With a foundation that “seeks to improve the built environment, to enhance the city through the arts, to use investigative reporting to strengthen our democracy, and to ameliorate the effects of low wages,” Driehaus now oversees $2–4 million in annual grants to 250 recipients—primarily a wide swath of arts organizations, museum exhibitions, small theater companies, and dance ensembles that seed Chicago’s cultural landscape. Through the same fund he also supports anti-poverty programs and funds investigative journalism. So successful are Driehaus’ picks that, since 2003, the John D. and Catherine T. MacArthur Foundation has provided its own funds for the Driehaus Foundation to administer, earmarked to supplement the general operating support of Chicago-area arts and cultural organizations that have annual budgets of $500,000 or less.
“What distinguishes the Driehaus Foundation and Richard’s philanthropy,” says Sunny Fischer, his foundation’s executive director, “is that he really is invested in the smaller organizations and newer ideas. He really believes he can make something happen, and he does not like bureaucracy. So the culture of the foundation is open and responsive. His mantra is that everyone deserves good design. It has an impact on quality of life. He can look at anything from a logo to a building to lighting and immediately see what needs to be done to improve it.”
Through his charitable trust, Driehaus now supports a number of cultural and educational initiatives. This year, he donated more than $30 million to the business school at DePaul, his alma mater, and has generously supported the other Catholic schools he attended, Ignatius College Prep High School and St. Margaret of Scotland Grammar School. In 2008, he opened the Driehaus Museum in the Samuel Nickerson House, one of Chicago’s last existing Gilded Age mansions and among the most important examples of such architecture in the country. Driehaus had it painstakingly restored and filled it with his own treasured collections of Tiffany glass, period furniture, and other decorative objects.
Since 2003, he has also sponsored the Richard H. Driehaus Prize, an annual award given to a living architect “whose work embodies the principles of traditional and classical architecture and urbanism in contemporary society, and creates a positive, long-lasting cultural, environmental and artistic impact.” Administered through the University of Notre Dame, the prize promotes the “the quality of our shared environment” through the “beauty, harmony, and context” of classical architecture. The award is often compared to the $100,000 Pritzker Architecture Prize encouraging modernist design, sponsored by the Chicago-based Hyatt Foundation. With its $200,000 purse, Driehaus banked that his newer prize celebrating older forms would be twice as good.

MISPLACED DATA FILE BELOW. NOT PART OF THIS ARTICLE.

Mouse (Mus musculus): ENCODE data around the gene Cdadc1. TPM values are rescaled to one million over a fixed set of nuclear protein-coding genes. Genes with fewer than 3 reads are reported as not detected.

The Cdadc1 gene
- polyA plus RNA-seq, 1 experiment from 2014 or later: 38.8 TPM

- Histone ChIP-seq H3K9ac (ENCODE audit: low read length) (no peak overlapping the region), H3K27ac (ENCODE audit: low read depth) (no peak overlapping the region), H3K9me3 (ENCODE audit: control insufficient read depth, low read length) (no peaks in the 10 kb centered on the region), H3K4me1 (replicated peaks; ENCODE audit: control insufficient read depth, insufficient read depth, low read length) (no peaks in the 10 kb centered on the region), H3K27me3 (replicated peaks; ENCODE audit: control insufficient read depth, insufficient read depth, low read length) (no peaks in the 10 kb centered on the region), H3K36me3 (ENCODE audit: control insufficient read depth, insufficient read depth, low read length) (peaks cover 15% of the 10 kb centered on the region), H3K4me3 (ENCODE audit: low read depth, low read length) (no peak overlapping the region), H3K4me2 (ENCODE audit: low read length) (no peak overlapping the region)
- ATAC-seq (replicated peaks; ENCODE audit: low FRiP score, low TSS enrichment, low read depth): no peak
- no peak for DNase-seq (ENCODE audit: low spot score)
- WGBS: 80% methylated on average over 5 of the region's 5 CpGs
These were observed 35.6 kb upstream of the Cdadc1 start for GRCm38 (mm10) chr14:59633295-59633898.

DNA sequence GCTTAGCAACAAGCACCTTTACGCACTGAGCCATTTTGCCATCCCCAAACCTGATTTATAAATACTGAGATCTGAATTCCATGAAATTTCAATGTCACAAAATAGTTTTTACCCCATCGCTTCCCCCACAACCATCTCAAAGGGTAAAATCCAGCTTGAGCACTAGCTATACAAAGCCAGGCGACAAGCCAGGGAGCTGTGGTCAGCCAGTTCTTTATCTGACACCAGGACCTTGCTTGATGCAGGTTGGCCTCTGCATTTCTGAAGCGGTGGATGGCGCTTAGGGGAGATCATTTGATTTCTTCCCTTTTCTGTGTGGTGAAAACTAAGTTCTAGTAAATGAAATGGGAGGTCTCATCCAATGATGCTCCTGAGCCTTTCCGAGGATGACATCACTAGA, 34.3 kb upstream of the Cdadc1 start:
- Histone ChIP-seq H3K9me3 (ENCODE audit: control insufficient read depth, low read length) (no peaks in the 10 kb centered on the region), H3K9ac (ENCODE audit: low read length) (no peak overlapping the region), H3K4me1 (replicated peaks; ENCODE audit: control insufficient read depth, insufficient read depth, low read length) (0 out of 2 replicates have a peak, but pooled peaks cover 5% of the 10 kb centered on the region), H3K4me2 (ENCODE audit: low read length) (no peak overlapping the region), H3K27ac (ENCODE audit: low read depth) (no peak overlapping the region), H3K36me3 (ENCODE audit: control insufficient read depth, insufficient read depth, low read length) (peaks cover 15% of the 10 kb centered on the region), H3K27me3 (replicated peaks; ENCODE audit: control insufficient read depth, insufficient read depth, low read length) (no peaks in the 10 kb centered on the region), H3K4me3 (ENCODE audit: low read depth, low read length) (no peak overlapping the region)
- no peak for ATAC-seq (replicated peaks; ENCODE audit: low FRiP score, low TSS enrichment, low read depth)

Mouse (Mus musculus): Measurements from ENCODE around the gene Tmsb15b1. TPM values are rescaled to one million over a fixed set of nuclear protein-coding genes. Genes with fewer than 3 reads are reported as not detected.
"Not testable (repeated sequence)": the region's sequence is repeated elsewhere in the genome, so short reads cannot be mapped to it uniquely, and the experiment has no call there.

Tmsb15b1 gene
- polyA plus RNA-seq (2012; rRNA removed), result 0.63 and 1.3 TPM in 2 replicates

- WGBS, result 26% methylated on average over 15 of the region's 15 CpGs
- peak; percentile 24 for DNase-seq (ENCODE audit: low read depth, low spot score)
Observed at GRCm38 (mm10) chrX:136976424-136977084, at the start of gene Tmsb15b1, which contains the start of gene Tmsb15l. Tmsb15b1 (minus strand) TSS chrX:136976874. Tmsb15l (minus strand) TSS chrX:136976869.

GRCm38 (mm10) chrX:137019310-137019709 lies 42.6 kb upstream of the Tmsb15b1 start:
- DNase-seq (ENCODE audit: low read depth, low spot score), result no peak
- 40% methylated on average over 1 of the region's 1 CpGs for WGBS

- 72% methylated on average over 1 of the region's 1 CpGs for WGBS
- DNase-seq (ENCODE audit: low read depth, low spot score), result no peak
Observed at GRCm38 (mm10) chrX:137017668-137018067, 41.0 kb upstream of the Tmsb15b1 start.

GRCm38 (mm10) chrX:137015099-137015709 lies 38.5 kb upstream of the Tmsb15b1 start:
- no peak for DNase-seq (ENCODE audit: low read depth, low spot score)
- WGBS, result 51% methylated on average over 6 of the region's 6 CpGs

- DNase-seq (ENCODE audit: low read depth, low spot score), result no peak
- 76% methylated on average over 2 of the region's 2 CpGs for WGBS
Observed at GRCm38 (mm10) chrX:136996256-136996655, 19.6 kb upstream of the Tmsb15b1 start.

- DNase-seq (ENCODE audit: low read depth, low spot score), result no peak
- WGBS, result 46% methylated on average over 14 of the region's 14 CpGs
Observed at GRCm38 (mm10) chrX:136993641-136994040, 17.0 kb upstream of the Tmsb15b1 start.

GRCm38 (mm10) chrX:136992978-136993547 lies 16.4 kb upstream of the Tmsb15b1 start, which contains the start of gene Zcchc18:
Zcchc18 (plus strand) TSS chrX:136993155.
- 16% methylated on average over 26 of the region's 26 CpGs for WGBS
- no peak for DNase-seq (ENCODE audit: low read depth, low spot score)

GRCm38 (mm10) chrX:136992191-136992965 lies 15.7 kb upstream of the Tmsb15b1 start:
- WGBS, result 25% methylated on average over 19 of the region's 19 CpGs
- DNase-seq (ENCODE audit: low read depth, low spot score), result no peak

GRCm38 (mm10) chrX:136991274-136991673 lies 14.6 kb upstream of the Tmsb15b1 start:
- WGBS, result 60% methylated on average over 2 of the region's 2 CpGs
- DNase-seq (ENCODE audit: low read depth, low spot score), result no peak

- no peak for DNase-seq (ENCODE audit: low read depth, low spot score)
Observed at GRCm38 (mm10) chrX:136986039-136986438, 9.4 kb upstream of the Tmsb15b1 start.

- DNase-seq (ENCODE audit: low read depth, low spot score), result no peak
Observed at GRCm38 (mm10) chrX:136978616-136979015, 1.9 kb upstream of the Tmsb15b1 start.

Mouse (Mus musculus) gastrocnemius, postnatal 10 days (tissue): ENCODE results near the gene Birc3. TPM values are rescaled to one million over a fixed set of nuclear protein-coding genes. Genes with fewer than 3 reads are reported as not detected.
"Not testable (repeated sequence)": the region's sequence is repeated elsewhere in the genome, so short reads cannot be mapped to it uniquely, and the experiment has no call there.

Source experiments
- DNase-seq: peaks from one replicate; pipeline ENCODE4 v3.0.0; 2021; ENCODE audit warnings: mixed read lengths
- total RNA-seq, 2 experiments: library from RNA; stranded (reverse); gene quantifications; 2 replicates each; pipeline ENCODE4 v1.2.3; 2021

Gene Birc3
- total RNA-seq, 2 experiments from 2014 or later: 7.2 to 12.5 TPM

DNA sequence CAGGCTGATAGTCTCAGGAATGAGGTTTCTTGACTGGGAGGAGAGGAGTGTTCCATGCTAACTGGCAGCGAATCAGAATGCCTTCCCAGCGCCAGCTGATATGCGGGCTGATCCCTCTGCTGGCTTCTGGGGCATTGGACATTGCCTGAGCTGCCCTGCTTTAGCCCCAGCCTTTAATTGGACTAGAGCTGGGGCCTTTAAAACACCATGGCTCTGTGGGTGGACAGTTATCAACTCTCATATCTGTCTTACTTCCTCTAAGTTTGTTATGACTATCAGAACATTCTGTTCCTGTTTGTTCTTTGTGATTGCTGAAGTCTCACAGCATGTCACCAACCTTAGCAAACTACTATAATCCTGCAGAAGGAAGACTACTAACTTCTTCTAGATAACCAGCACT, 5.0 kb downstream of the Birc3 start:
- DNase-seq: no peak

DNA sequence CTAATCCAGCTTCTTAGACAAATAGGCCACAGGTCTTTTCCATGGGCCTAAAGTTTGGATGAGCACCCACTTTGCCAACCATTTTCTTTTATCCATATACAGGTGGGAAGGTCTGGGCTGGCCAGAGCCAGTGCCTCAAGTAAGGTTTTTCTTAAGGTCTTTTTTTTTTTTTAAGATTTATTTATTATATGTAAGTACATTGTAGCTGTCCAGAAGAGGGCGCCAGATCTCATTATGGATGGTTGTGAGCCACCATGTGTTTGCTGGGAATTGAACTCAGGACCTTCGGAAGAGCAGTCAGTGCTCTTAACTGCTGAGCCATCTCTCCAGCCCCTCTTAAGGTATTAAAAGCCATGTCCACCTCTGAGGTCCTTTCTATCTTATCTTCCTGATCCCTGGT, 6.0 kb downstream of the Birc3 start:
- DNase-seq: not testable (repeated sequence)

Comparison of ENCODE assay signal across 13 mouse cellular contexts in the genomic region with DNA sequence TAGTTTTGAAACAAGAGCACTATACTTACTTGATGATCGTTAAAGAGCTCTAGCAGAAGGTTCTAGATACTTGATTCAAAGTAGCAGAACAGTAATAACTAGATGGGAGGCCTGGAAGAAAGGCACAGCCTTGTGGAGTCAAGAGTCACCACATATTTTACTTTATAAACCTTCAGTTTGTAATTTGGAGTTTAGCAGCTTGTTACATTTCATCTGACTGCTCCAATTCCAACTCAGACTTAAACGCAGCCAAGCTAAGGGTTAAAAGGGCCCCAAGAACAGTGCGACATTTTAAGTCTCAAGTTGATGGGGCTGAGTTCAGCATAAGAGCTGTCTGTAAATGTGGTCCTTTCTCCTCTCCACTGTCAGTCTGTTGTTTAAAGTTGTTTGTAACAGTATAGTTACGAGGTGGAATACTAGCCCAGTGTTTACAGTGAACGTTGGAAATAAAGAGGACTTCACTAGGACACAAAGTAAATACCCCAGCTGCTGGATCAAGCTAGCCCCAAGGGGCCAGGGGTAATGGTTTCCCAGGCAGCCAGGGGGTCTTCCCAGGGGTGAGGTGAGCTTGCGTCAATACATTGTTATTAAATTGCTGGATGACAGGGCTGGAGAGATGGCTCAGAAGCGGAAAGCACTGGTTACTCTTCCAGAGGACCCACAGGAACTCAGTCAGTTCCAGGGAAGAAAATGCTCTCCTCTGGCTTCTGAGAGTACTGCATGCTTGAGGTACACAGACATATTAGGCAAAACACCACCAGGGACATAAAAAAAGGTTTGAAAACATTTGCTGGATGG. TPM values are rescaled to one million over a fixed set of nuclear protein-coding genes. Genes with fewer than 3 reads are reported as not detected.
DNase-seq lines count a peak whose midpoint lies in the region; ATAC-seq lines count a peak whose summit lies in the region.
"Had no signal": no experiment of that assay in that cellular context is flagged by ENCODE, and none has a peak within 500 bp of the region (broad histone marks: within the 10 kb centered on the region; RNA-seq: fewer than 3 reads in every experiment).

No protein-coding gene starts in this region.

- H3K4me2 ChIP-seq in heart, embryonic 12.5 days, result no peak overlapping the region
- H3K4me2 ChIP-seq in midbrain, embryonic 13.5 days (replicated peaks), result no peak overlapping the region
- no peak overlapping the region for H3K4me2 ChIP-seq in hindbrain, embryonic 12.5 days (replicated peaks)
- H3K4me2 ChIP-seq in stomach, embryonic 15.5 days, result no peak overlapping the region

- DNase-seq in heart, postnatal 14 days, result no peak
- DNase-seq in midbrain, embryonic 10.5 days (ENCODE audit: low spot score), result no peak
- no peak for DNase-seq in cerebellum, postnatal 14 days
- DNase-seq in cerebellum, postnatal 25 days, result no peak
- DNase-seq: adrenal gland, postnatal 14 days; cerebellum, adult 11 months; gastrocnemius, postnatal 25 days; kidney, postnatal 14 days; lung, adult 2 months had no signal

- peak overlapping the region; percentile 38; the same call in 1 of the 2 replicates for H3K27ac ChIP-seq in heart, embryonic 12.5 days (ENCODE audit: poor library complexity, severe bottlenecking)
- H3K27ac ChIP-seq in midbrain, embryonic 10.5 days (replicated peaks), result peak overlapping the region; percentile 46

Its first recipient was Leon Krier, the advocate for New Urbanism who designed the Prince of Wales’ model town of Poundbury in Dorset, England. Subsequent winners have included neo-traditionalists like the husband and wife team of Andres Duany and Elizabeth Plater-Zyberk, Allen Greenberg, England’s Quinlan Terry, and Egypt’s Abdel-Wahed El-Wakil. Well-known postmodern architects Robert A. M. Stern and Michael Graves, who have demonstrated fluency in classical motifs, have also won the award. The prize thus represents a partial counterbalance to the rejection of classical forms by elite architecture that prevailed for much of the last century.
“We Americans deserve better buildings,” Driehaus said in an interview with Michael Lykoudis, dean of the school of architecture at the University of Notre Dame, earlier this year. “I believe architecture should be of human scale, representational form, and individual expression that reflects a community’s architectural heritage. There is a delight, proportion, and harmony in classical architecture that I wasn’t finding in the contemporary buildings coming up around me in Chicago.”
Driehaus wants his architectural outreach to touch many walks of life. He is currently helping to found a museum in Chicago dedicated to the history of public housing. Opposed to the cement bunkers favored by 20th-century modernists such as Le Corbusier, Driehaus believes that better design will lead to better living. “Public housing stigmatized a group that was already at the very bottom,” he says. “I saw that it could be done more beautifully, with betters colors, higher ceilings, a tree, for not much more money.”